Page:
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Effects of corticosteroids after total reapair of congenital heart desease with extracorporeal circulation

  • 1Email author,
  • 1,
  • 1,
  • 1,
  • 2,
  • 2 and
  • 2
Journal of Cardiothoracic Surgery20138 (Suppl 1) :O6

https://doi.org/10.1186/1749-8090-8-S1-O6

  • Published:

Keywords

  • Congenital Heart Disease
  • Systemic Inflammatory Response Syndrome
  • Extracorporeal Circulation
  • Acute Inflammatory Response
  • Prospective Randomized Control Trial

Background

Nowadays, the use of cardiopulmonary bypass (CPB) followed by systemic hypothermia is common in cardiac surgery procedures. CPB causes a systemic inflammatory response syndrome (SIRS) that is markedly expressed in congenital caridiosurgical surgery programe resulting with deleterious consequences. Those effects are mediated through cytokines and others mediators of acute inflammatory response in circulation, which may lead to low cardiac output syndrome, multiorgan failure and lethal outcome after surgical total correction of congenital heart disease. The best method for SIRS prevention remains unclear, although some authors suggest perioperative use of corticosteroids. The study sough to evaluate the impact of perioperative corticosteroids on SIRS extent as well as clinical outcomes following total correction of congenital heart disease.

Methods

The study was conducted as prospective randomized controlled trial. We enrolled 60 patients who were scheduled for total correction of congenital heart disease.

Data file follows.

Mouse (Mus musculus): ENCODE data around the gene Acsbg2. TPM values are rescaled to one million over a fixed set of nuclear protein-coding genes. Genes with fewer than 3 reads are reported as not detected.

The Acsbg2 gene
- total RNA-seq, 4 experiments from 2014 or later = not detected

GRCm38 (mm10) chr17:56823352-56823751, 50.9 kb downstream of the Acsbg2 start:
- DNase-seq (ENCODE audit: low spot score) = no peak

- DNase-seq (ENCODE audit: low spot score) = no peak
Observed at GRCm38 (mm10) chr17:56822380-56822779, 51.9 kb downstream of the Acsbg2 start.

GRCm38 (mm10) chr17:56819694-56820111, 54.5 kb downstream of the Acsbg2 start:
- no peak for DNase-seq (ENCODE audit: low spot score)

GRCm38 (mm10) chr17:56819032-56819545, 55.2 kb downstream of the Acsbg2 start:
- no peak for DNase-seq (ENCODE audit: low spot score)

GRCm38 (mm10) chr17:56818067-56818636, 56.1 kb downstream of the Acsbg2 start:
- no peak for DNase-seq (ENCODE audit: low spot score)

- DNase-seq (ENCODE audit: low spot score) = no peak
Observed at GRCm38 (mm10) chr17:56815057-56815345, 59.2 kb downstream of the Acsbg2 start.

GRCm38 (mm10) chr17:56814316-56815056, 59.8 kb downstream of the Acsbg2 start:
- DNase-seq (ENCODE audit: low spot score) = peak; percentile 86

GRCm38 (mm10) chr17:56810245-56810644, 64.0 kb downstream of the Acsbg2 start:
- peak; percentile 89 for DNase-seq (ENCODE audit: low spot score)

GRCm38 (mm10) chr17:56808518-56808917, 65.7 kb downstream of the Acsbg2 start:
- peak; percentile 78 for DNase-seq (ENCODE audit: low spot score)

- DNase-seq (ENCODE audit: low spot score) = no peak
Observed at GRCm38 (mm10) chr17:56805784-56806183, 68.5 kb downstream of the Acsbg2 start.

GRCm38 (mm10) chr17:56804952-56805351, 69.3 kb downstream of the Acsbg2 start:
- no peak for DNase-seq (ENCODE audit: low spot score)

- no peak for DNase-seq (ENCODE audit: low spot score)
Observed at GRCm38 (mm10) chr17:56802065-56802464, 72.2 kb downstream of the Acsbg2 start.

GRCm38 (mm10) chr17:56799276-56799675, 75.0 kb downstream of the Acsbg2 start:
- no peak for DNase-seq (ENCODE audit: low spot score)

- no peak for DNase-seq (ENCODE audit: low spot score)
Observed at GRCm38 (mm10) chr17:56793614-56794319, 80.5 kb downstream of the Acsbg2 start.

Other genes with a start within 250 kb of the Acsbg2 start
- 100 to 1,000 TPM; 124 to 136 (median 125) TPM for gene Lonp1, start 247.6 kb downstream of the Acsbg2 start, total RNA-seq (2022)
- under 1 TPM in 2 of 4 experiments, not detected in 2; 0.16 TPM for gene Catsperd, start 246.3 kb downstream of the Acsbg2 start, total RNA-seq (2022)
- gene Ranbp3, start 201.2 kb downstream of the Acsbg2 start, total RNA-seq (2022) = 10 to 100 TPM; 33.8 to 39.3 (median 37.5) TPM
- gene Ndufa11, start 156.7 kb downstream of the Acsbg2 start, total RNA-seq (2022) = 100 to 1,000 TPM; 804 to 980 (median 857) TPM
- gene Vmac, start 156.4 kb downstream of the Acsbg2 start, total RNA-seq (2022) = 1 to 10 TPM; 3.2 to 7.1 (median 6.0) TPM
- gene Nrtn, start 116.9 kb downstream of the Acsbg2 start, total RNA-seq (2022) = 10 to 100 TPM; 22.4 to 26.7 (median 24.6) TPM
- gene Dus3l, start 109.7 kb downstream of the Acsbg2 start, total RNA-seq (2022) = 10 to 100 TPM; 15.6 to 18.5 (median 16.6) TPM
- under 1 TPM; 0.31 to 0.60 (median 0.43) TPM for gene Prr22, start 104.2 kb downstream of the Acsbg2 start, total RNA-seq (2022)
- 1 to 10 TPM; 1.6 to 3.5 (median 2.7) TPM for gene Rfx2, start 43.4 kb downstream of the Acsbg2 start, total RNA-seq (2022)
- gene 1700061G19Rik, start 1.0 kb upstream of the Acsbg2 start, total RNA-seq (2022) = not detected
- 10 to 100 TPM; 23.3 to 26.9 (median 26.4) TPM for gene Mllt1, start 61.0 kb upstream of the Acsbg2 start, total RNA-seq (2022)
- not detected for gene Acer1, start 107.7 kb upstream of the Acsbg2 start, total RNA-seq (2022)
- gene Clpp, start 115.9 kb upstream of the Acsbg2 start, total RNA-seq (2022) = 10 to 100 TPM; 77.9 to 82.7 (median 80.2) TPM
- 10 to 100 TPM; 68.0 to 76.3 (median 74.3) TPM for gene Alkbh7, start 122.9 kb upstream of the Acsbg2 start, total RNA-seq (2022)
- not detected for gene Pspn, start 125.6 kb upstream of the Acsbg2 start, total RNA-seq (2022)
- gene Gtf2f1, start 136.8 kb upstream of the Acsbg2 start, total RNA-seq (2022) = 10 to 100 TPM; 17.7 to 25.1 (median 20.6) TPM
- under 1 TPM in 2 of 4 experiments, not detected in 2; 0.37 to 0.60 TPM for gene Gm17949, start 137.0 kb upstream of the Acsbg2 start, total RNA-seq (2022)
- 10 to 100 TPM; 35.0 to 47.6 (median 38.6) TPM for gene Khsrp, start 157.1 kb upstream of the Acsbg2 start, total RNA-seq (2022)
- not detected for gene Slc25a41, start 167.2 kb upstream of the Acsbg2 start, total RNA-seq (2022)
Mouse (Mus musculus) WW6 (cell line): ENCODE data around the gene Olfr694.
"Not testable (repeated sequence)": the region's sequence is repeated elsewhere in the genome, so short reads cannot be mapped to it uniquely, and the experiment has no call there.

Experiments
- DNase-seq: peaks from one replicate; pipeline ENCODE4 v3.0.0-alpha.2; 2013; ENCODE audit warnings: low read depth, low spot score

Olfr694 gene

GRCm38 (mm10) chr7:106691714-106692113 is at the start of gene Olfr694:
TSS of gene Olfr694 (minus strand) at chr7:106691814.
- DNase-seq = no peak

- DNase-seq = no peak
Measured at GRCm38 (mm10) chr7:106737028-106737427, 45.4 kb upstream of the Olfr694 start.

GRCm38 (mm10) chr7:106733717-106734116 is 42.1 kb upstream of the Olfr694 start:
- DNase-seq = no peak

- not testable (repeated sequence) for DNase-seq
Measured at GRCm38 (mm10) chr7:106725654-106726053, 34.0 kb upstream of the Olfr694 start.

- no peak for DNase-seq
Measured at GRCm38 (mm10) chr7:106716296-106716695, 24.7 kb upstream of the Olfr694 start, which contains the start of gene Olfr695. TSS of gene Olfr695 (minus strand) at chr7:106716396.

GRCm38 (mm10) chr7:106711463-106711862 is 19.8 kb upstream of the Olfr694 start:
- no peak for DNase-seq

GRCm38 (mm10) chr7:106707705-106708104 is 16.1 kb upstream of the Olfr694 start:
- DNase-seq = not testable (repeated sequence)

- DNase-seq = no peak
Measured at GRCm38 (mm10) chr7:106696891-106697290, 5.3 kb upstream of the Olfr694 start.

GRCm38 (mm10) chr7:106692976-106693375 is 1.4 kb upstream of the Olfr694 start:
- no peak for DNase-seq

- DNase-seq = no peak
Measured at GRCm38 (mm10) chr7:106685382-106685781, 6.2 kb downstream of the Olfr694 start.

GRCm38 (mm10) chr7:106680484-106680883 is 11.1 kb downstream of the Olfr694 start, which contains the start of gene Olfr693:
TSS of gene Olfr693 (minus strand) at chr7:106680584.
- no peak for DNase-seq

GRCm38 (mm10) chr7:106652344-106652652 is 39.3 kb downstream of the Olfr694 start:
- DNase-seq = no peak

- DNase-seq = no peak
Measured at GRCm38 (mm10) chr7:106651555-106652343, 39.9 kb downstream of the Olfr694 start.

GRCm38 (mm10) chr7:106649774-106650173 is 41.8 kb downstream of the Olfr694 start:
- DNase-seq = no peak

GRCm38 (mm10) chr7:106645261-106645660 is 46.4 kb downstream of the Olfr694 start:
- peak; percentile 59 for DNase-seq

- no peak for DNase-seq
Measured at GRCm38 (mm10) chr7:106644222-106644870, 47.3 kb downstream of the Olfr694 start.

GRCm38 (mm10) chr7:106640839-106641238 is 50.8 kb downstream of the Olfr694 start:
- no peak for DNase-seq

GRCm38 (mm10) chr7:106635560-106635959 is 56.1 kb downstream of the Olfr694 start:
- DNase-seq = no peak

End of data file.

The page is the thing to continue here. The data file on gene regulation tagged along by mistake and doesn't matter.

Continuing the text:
In this study we examine the effects of corticosteroids in different doses and different time. Patients were divided into three groups with respect to perioperative corticosteroids administration regime.

Results

More favorable clinical outcomes as well as laboratory findings were obtained in group of patients receiving high doses of corticosteroids. The best clinical outcome was observed in group receiving (30mg/kg metilprednisolon after induction in anesthesia), where we found the shortest ICU stay (2,6 days vs. 7,9 – Ib; 4,8 – II; 5,4 –IIIa; 8,7 – IIIb), the lowest requirements for inotropic support (40 % vs. 80 % - Ib; 75 % - II; 100 % - IIIa, IIIb), the shortest ventilation time (0,7 hours vs. 24,6 – Ib; 9,75 – II; 9,70 – IIIa; 16,6 – IIIb).

Conclusion

Our study presumably described that perioperative corticosteroids provide more favorable outcomes in group of patients who undergo total correction of congenital disease. However, further prospective multicentric randomized trials are required with aim to elucidate optimal timing and dosing regimens of perioperative corticosteroids.

Authors’ Affiliations

(1)
Department of Anesthesiology and Intensive Care, University Hospital Center Zagreb, Zagreb, Croatia
(2)
Department of Cardiac Surgery, University Hospital Center Zagreb, Zagreb, Croatia

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